From the ABA Journal:
The U.S. Supreme Court has cited Internet materials 555 times since 1996, but tracking down the information isn’t always easy.
According to a new study by co-authored by Harvard law professor Jonathan Zittrain, half of the hyperlinks in Supreme Court opinions no longer link to the information originally cited. The New York Times covers the results. “Supreme Court opinions have come down with a bad case of link rot,” the Times says.
According to the study, many of the links did turn up Web pages, but
they didn’t go to the original information cited or the information had
materially changed. Sometimes when the information changed, there was no
note indicating the update.
The Times notes one hyperlink in an opinion about violent video games
by Justice Samuel A. Alito Jr. Users who click on the link are taken to
an error message
that reads: “Aren’t you glad you didn’t cite to this Web page? … If you
had, like Justice Alito did, the original content would have long since
disappeared and someone else might have come along and purchased the
domain in order to make a comment about the transience of linked
information in the Internet age.”
The Supreme Court clerk does keep a hard copy of hyperlinked
materials, but Zittrain suggest another solution: a platform that would
allow authors to generate, store, and reference archived data. He is
working on such a platform, called Perma.cc, which is supported by a
group of law libraries and nonprofits. Though the project would
initially focus on legal scholarship, it would also work for the Supreme
Court, Zittrain told the Times.
Source: Debra Cassens Weiss, Link Rot in SCOTUS Decisions Documented; Half Don't Go to Original Material, ABA Journal (Sep. 24, 2013).
Jonathan Zittrain, Perma: Scoping and addressing the problem of "link rot," The Future of the Internet and How to Stop It (Sep. 20, 2013).
Kendra Albert & Jonathan Zittrain, Perma: Scoping and Addressing the Problem of Link and Reference Rot in Legal Citations (working paper on SSRN) (Sep. 21, 2013).
Adam Liptak, In Supreme Court Opinions, Web Links to Nowhere, N.Y. Times (Sep. 23, 2013).
Raizel Liebler & June Liebert, Something Rotten in the State of Legal Citation: The Life Span of a United States Supreme Court Citation Containing an Internet Link (1996—2010), 15 Yale J.L & Tech. 273 (2013)
Perma.cc, a service, currently in beta, that allows users to create citation links that will never break.
Over the summer, there was a flurry of activity on the topic of last spring's Paul A. McLennon, Sr. Honors Moot Court Competition. For those of you who spent many, many hours last semester preparing your briefs and oral arguments (congrats to winner Craig TenBroeck and all the competitors), you need no reminder. But for the rest of you, here's a brief synopsis of the competition topic:
A high school took disciplinary action against a student for posting a link on his blog to a song he'd written containing violent and offensive lyrics. The song referred to a school administrator by name and to a fellow student by the initial "M." The disciplined student posted the link using his home computer. There were two primary issues: (1) whether the school had authority over the student's off-campus cyber-speech; and (2) if the school did have such authority, whether the school's disciplinary action was proper under the First Amendment.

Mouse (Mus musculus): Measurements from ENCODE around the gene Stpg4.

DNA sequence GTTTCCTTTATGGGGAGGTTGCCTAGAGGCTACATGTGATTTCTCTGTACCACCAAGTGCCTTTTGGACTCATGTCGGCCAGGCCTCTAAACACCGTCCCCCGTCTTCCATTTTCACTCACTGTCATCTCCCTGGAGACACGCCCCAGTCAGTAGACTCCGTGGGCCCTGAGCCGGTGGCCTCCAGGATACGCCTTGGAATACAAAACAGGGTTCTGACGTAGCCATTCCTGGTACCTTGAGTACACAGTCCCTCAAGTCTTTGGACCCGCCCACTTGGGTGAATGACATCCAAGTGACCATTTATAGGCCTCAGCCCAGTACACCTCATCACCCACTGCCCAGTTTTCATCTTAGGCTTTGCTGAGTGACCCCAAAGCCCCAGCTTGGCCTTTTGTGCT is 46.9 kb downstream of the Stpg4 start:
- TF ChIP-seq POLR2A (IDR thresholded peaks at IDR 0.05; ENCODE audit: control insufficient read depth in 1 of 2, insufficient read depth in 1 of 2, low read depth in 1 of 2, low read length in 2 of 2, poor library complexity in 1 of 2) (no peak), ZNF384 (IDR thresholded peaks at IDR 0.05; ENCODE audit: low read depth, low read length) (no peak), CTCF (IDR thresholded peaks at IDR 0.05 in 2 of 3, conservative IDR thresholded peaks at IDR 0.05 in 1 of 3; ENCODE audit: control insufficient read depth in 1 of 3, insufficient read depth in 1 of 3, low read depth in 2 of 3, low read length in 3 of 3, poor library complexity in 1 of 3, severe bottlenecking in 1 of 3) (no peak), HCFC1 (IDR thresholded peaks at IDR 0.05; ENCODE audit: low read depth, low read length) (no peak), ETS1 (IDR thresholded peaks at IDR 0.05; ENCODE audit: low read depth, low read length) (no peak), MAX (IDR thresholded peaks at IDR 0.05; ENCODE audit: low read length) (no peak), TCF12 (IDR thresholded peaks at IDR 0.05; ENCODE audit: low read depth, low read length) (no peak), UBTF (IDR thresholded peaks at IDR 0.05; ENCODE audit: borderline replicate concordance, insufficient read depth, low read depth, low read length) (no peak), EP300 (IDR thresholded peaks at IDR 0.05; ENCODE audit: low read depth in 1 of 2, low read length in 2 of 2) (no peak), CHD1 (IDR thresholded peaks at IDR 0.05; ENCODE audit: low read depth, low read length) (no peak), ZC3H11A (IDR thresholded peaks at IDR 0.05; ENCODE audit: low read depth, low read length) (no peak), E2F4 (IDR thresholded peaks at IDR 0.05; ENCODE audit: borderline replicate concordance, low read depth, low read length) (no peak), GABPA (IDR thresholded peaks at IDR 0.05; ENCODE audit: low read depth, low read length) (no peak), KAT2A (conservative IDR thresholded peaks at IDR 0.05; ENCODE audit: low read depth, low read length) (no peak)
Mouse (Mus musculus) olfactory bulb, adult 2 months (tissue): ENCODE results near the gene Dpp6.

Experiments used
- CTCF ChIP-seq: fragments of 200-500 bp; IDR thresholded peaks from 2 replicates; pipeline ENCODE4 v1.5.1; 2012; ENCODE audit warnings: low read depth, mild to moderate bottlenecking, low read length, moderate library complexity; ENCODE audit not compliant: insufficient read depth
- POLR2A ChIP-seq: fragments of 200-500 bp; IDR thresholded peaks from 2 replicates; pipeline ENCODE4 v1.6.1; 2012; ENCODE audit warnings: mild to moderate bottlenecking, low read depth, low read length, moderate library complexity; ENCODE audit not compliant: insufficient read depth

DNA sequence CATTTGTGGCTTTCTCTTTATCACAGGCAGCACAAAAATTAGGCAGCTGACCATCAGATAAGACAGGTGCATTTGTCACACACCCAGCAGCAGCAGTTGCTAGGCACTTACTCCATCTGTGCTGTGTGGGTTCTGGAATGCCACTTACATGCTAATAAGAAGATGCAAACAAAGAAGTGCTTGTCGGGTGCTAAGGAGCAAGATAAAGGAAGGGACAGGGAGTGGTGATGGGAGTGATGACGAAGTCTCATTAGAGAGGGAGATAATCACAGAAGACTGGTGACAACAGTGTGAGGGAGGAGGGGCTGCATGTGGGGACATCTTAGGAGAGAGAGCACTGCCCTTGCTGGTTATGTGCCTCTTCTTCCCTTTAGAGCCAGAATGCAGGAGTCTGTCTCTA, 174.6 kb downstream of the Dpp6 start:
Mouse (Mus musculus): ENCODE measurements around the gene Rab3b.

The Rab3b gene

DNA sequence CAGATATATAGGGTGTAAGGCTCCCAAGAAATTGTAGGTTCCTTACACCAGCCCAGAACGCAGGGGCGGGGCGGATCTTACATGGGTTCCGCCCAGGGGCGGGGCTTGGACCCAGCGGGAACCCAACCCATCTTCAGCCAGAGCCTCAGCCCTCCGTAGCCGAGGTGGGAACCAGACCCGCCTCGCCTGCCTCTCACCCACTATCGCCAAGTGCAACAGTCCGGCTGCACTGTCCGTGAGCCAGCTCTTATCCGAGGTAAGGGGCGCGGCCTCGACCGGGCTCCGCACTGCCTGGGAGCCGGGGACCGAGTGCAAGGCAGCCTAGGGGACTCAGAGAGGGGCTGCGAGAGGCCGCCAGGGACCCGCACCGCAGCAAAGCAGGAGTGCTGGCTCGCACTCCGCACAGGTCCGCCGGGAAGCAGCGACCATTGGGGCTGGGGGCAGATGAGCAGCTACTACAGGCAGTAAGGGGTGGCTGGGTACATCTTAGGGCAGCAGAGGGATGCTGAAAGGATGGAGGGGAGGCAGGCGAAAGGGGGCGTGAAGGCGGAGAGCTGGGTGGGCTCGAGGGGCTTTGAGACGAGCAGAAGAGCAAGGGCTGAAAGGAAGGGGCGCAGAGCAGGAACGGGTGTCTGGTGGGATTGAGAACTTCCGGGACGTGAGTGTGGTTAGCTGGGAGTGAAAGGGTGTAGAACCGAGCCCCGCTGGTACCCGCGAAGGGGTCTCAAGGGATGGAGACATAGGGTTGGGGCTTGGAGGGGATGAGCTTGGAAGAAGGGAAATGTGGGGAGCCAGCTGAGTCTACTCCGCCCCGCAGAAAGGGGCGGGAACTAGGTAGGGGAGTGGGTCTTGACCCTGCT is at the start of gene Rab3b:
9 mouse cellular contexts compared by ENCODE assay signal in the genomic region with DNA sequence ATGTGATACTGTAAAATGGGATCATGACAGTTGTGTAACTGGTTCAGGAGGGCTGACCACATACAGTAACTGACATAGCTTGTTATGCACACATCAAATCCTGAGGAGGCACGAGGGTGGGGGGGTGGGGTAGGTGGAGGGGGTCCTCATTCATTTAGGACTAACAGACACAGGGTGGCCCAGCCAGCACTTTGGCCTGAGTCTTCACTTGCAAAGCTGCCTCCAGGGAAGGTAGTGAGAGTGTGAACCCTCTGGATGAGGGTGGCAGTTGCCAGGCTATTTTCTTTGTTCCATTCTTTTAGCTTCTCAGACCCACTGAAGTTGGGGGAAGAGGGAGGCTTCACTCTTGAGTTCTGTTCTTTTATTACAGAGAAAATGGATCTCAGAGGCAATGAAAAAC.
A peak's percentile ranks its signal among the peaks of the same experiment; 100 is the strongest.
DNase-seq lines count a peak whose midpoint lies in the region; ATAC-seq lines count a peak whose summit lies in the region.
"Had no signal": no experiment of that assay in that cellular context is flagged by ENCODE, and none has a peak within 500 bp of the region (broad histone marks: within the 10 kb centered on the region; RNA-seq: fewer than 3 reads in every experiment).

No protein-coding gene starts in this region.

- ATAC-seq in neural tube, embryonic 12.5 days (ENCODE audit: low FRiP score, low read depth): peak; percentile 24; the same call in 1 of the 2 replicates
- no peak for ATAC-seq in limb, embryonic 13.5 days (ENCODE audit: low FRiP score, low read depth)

On July 25, 2011,the student in Doninger v. Niehoff, 527 F.3d 41 (2d Cir. 2008), one of the cases cited by Moot Court competitors, petitioned the U.S. Supreme Court for a writ of certiorari. Read a summary of the issues before the court here and here.
Also, a number of appellate cases concerning school discipline over a student’s off-campus, online speech were handed down over the summer. Two 3rd Circuit cases favored students:
And cases from the 4th and 8th Circuits favored school districts:
Kowalski v. Berkeley Co. Sch., No. 10-1098 (4th Cir. Jul. 27, 2011)
D.J.M. ex rel. D.M. v. Hannibal Pub. Sch. Dist. No. 60, No. 10-1428, No. 10-1579 (8th Cir. Aug. 1, 2011)
The Google engineers have been busy improving their sitelinks feature. This is a feature that provides links to subpages of a website right in your search results. The Google search algorithm takes a guess at which specific subpage you're interested in, even if you didn't include details in your search terms. For example, if I search for University of San Diego LRC, Google gives me a link to the LRC's homepage first, but beneath that Google also gives me a short list of some of the LRC subpages most popular with visitors to the website, including our hours and contact info:
The latest changes to the feature were announced on Google's blog which is a great place to keep up with the latest and greatest from our friends at Google. [JML]
Earlier this week, CALI's latest project, the Free Law ReporterTM, went live. According to the announcement, "[t]he goal of FLR is to develop a freely available, unencumbered law reporter that is capable of serving as a resource for education, research, and practice."
It's still experimental, and very much a work-in-progress. As the CALI announcement says, "[t]he next steps will depend upon community involvement."
Current functionality is limited to basic keyword searching, but the underlying technology allows for more sophisticated search functionality down the line — facet searching and “more like this” functionality reportedly coming soon.
The cases are also being compiled as downloadable eBooks (.epub). Each state and federal jurisdiction is gathered into a volume each week. An example file can be found here, although links to all available .epub files haven't yet been posted.